It was one of the most challenging runs of his life – 240.3 miles through the rugged terrain and extreme temperatures of Moab, Utah, with a knee held in place by plates and screws from surgery performed less than a year earlier.
Forty-six-year-old Kray Zeller, a lifelong running enthusiast, lives for challenges like these. "Not only was it one of the greatest tests of man against himself, but it was also a test of my new hardware on one of the most challenging terrains possible," he says.
Although a severe upper respiratory issue ultimately forced Zeller from the race, he completed 204 miles, and the knee prevailed. Zeller's new hardware was put in place during a surgery that involves cutting the bone and realigning the knee joint to help relieve pain caused by severe arthritis.
"Our goal was to provide a solution that would allow Kray to continue to run and be active," says orthopaedic surgeon Matthew Tao, MD, who performed the surgery. "I knew from the first time we met that he was incredibly driven, but even so, running 200 miles through Moab less than a year after surgery is unbelievable!"
In the meantime, the ultra marathoner has not let this slight set-back slow him down. He is determined to complete the 240.3 mile Moab endurance run and is registered to put his knee and mental resolve to the test again in October. He has been training nearly every day since with two hour or more workouts that include running, bicycling, stair climbing, strength training and load bearing runs.
"I am looking forward to this race more than ever," says Zeller. "With everything else being cancelled due to COVID, it will be the best memory of all of 2020. My training is going very well and barring any illness, the only thing I don't have to worry about is my leg."
Zeller describes his passion for running as a sort of symbiotic relationship. It's not about winning but the personal satisfaction and mental concentration it takes to push himself to the limit.
"There's a start and a finish, and only you are responsible for the outcome," says Zeller. "It's a way for me to work on myself as a person."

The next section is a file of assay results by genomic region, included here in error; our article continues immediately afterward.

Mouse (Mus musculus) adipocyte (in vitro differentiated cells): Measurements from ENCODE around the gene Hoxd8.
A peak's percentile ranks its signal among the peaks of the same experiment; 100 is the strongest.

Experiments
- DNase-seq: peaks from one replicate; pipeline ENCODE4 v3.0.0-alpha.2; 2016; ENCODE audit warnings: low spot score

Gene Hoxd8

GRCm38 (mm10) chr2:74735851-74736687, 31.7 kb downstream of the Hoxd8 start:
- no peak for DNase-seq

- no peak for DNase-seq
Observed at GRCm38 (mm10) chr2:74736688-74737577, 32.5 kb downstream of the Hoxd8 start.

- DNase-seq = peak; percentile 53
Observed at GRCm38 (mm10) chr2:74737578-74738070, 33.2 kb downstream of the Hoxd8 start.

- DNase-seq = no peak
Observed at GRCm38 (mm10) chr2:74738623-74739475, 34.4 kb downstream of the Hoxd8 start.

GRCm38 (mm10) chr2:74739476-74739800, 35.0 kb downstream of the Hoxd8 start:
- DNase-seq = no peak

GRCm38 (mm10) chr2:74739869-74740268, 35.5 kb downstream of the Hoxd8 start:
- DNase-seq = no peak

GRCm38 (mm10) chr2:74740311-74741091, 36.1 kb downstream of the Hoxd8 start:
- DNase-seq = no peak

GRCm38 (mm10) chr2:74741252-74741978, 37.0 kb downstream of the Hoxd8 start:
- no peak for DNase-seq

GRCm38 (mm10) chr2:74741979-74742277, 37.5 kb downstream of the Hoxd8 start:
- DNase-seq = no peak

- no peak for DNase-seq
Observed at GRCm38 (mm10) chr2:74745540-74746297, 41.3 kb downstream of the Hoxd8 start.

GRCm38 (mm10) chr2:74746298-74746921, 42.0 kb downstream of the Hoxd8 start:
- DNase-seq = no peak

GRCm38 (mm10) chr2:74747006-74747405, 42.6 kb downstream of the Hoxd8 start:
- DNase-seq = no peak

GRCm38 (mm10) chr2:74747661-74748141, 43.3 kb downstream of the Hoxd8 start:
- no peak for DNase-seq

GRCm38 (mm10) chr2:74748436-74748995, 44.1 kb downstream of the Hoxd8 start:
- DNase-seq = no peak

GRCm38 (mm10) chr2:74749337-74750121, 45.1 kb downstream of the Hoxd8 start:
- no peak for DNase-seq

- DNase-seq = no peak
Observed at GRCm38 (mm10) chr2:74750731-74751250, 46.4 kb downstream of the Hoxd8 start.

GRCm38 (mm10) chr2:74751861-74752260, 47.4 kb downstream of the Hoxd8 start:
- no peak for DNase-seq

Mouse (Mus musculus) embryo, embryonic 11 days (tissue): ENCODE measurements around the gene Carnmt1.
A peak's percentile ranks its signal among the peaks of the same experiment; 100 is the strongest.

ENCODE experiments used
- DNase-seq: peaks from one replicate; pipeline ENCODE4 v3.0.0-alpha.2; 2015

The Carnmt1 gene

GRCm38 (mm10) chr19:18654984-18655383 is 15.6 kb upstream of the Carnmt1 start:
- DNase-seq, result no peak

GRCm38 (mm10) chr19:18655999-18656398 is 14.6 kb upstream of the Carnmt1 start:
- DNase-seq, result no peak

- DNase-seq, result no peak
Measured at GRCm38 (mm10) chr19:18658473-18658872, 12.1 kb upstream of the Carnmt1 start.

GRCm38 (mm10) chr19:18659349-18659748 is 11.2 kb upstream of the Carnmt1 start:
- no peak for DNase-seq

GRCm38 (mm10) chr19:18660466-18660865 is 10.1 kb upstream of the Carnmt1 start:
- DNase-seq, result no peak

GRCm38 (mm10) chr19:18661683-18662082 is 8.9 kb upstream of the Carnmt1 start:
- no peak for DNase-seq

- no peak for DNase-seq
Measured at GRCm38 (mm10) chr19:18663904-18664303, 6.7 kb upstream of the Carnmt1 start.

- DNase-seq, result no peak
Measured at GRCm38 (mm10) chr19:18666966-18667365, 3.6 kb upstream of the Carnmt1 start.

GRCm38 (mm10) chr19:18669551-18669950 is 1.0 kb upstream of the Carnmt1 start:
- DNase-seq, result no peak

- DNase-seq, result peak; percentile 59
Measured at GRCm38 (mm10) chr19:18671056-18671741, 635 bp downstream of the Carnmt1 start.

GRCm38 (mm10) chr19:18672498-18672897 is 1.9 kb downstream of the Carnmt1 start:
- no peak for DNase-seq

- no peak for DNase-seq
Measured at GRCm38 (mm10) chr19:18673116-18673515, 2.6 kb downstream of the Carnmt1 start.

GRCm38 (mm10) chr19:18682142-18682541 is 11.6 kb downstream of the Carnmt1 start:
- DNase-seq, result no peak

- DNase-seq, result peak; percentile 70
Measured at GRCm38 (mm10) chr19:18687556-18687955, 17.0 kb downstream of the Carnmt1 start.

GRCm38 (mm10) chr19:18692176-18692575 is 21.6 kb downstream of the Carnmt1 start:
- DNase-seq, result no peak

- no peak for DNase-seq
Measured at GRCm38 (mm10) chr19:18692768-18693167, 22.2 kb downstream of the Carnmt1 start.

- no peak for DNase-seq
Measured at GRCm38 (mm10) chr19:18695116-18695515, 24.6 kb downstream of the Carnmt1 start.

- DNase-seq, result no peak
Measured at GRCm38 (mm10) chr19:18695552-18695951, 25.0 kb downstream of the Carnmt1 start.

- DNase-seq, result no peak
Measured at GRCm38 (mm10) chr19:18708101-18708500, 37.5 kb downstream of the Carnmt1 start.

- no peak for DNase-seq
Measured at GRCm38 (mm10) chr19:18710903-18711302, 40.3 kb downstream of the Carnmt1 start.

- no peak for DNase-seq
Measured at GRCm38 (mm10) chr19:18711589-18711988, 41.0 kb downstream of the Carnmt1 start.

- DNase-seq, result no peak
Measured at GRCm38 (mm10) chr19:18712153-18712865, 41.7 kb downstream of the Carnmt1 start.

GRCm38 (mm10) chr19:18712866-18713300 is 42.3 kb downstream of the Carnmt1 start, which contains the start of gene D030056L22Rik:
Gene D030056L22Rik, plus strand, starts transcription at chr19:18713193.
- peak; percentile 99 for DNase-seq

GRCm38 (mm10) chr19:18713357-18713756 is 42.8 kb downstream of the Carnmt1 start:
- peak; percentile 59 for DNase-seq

So when Zeller began to experience knee pain more than 10 years ago, he was determined not to let it interfere with his lifelong passion. He tried everything, from cortisone and gel injections, to draining his knee, to experimenting with various braces. These treatments would work for a while, but the pain would always return. Eventually, it became chronic, consistent and unbearable.
"The pain was always there, whether I was running or not," says Zeller. "It was affecting my attitude and my quality of life."
Zeller went to three different orthopaedic surgeons to seek a solution. They all told him the same thing – either stop running or keep getting injections, and start thinking about a knee replacement. Those weren't acceptable options for Zeller. "I didn't feel like they were listening to me or looking at me as a person," he recalls.
Something told him to keep searching, not to give up. That search led him to Dr. Tao, who seemed different than all the others.
"When I saw Dr. Tao, I immediately felt a sense of relief," says Zeller. "It was the first time anyone really listened to me, about everything from the type of pain I was having to its effect on my quality of life."
"Kray had a challenging problem – young and incredibly active, but with severe arthritis on the outside part of his knee," says Dr. Tao. "The most important thing for me was to find a solution that fit his goals, particularly given how important running was to him."
Dr. Tao had one more option to offer – a distal femoral osteotomy. The surgery involves cutting the femur bone, spreading the two sides apart and then holding it all together with a metal plate and screws. The goal is to completely realign the knee joint and offload the area of arthritis.
"Osteotomy surgery has been around for many years but has become less common over time," explains Dr. Tao. "In patients who only have arthritis on one side of the knee, it can be a very powerful tool to relieve pain and restore function. For me, it's all about tailoring the treatment to the patient's goals. While Kray knows he will eventually need a knee replacement, our goal is to keep him running as long as possible and hold off on a replacement until he's ready."
"Dr. Tao was very realistic," says Zeller. "He never promised anything, but at that point, I just wanted relief from my constant pain. I had accepted that I would probably have to run less, but at least I'd be able to run."
Zeller attacked his recovery and rehabilitation the same way he did his running – with purpose and persistence. As he began to build strength, he also began to silently build determination to run again. "After five months, I began having conversations with Dr. Tao about starting to run again," says Zeller. "He was optimistic and open to it, but a lot would depend on how I continued to heal and how much I could tolerate."
"I knew from the beginning that he wanted to get back to running, but we discussed that compliance and physical therapy were going to be critical to his recovery," notes Dr. Tao. "Kray definitely pushed the envelope of what's possible after a surgery like this and left us all amazed. One of my favorite parts of this job is getting to work with active people like Kray who want to stay active. I love seeing them get back in the game – especially if that means running 200 miles."
"I feel like I've been given a second opportunity, like I've been given a gift, and I'm not going to take it for granted," says Zeller, as he prepares for his second Moab race. "My knee and I are ready to finish it this time."
Our sports medicine and orthopaedic specialists will listen to your goals and help you find the best solution so you can get back to doing what you love. Call 800.922.0000 to schedule an appointment.